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Manitoba History: Panther and Python, a Reminder of Manitoba in a Paris Park

by Hubert G. Mayes

Manitoba History, Number 17, Spring 1989

This article was published originally in Manitoba History by the Manitoba Historical Society on the above date. We make this online version available as a free, public service. As an historical document, the article may contain language and views that are no longer in common use and may be culturally sensitive in nature.

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Panthère et Python, Parc Montsouris, Paris.
Source: Hubert G. Mayes

The intriguing piece of sculpture seen above, stands in the Parc Montsouris at the southern edge of Paris. It is in an open area of beautiful green lawn, and if the passerby knows how unsympathetic French park supervisors are towards people who venture onto lawns, he or she will probably give it a curious glance and move on. If, however, there is no guard in sight, the stroller who believes that a work of art has to be seen clearly to be fully appreciated might take the risk of walking across to get a closer look. The subject is dramatic: a panther and a python are facing each other, both poised to strike. On the left is a baby panther which has been killed by the python and is still in the grip of the reptile’s coils. The view from various angles reveals how superbly the artist has rendered the powerful body of the panther, the open jaws of the python, and the extreme tension of the moment. At the rear of the sculpture the artist’s name is clearly visible: Georges Gardet.

It is a name which would probably mean nothing to most observers. For a Manitoban, however, there might be a shock of recognition. Gardet was the sculptor who created the Golden Boy on the dome of the Manitoba Legislative Building, as well as the two massive bronze bison that stand on either side of the grand staircase, and figures of two great lawgivers in the Legislative Chamber. When I saw Panthère et Python in the spring of 1988, the knowledge that I was looking at a work by someone whose artistic presence has been part of the Manitoba scene since 1919 gave me a sense of being in familiar company—so much so that I dismissed any apprehension about the sudden appearance of a supervisor and slowly took a number of photographs.

I had already seen two of Gardet’s works in his native France, though at the time I did not know they were his. In 1986 I had come by chance on two very large bronze figures flanking the broad stairway leading to the Musee des Sciences in the city of Laval. One was a North American bison being attacked by a cougar, the other a tiger attempting to kill a huge tortoise. After returning to Manitoba, I was surprised to read in Symbol in Stone, Dr. Marilyn Baker’s excellent study of the construction of the Legislative Building, that it was Georges Gardet who had sculpted these two figures. Having been struck by the contrast between the violent movement depicted in the Laval pieces and the calm dignity of the Manitoba bison, I resolved to learn more about Gardet. Dr. Baker’s book provided valuable information, and Benezit’s Dictionnaire des peintres, sculpteurs, dessinateurs et graveurs was also useful.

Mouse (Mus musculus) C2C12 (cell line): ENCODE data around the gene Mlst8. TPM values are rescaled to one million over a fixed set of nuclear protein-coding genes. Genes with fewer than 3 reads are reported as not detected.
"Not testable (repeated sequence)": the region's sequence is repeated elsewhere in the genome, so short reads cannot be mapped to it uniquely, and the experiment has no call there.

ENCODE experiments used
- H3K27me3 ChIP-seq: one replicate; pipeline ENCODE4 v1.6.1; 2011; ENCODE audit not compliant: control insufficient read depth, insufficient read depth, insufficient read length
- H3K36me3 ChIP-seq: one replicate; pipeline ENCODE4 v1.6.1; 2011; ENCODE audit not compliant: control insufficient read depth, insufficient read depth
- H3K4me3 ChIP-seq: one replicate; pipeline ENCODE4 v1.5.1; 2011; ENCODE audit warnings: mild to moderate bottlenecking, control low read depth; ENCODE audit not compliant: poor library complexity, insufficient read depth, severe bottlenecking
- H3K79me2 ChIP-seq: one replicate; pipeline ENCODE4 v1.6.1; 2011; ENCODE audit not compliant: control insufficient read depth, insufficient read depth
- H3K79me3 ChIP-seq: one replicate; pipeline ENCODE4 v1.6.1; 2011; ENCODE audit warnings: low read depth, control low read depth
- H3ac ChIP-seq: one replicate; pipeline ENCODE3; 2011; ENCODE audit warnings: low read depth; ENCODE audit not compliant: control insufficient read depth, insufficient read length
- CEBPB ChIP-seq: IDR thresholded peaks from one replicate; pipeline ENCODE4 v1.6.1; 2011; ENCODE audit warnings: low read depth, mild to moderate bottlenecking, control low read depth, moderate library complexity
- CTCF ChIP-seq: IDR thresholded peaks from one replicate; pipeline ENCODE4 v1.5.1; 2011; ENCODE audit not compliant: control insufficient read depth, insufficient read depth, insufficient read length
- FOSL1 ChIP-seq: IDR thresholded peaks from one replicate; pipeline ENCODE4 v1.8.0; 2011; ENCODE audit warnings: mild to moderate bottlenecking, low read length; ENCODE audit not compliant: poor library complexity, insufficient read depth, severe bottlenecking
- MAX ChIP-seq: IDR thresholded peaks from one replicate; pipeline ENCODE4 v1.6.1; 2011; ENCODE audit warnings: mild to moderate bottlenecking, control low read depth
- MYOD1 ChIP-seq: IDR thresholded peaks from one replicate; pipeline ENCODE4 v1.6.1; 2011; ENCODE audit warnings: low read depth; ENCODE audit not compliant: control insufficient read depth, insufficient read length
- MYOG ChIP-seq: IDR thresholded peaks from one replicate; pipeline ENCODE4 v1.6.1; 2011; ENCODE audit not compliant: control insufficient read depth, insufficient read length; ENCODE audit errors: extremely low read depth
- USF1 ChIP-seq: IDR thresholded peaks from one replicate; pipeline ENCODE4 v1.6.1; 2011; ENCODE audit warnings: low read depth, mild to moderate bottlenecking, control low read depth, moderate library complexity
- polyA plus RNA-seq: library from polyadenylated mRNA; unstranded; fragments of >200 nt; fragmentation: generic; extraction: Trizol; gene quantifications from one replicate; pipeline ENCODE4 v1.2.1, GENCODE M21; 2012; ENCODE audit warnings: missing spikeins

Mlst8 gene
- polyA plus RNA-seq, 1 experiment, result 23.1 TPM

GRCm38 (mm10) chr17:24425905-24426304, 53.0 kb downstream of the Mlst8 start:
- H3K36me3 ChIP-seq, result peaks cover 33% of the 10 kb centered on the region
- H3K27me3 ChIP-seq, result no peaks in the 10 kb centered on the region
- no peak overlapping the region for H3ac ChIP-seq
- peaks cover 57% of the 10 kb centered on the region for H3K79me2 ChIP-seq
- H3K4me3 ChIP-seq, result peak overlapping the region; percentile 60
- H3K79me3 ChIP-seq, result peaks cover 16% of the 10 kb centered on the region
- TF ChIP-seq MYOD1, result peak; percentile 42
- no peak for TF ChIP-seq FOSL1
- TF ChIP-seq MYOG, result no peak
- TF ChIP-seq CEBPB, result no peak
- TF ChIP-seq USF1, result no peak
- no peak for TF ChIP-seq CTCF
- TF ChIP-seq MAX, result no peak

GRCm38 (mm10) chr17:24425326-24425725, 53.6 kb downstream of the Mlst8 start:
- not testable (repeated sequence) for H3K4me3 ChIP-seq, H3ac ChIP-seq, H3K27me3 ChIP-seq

Georges Gardet was born in Paris in 1863, the son of a sculptor. He studied at the Ecole des Arts Decoratifs and at the Ecole des Beaux-Arts. The eminent artists who were his mentors at the latter institution soon became aware of his unusual talent. The Panthère et Python in the Parc Montsouris, which was shown at the Salon of 1887, was one of his early successes. The figures at the museum in Laval are also works of his youth. He received a series of honors during the 1880s and 90s, was made a Chevalier de la Legion d’honneur in 1900, and in the same year exhibited his works at the World’s Fair. In 1900 he also won an American Grand Prix with a group of tigers intended for the castle of Vaux-le-Vicomte. In 1908 a critic declared him to be the fore-most animal sculptor in France. His works can be seen in museums in Paris, Limoges, Hamburg, and Bucharest. There are also sculptures of hunting dogs at the castle of Chantilly, a group of stags and does at the Porte Dauphine in Paris, and one piece in the city of Roanne. In North America, in addition to the Manitoba works, there is an eagle adorning the Mexican Parliament Building. Gardet died in 1939.

In 1913, when Frank Simon, the English architect who designed the Manitoba legislative Building, began looking for a distinguished sculptor, he received a recommendation from Jean-Louis Pascal, one of his professors at the Ecole des Beaux-Arts, that Georges Gardet be engaged. He entered into negotiations with Gardet, and in the years that elapsed between then and the installation of the figures, the two men collaborated closely, exchanging many letters—all of them in French. Some of these letters have been preserved in the Provincial Archives of Manitoba.

This year, the fiftieth anniversary of Gardet’s death, would be a fitting time to remember and honor this French sculptor whose admirable works in, and on, the Manitoba Legislative Building have earned him a secure place in the art history of the province. A visit to the Building would provide an opportunity to take a fresh look at statues we have come to consider only as elements of a familiar decor. In addition, visitors to France and other countries might find it a stimulating experience to seek out more examples of Gardet’s work.

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